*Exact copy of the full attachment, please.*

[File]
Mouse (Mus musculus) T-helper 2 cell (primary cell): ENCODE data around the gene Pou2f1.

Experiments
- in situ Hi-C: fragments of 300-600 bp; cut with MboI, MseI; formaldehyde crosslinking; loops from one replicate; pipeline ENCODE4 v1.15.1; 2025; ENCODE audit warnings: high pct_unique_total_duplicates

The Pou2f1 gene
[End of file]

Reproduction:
Mouse (Mus musculus) T-helper 2 cell (primary cell): ENCODE data around the gene Pou2f1.

Experiments
- in situ Hi-C: fragments of 300-600 bp; cut with MboI, MseI; formaldehyde crosslinking; loops from one replicate; pipeline ENCODE4 v1.15.1; 2025; ENCODE audit warnings: high pct_unique_total_duplicates

The Pou2f1 gene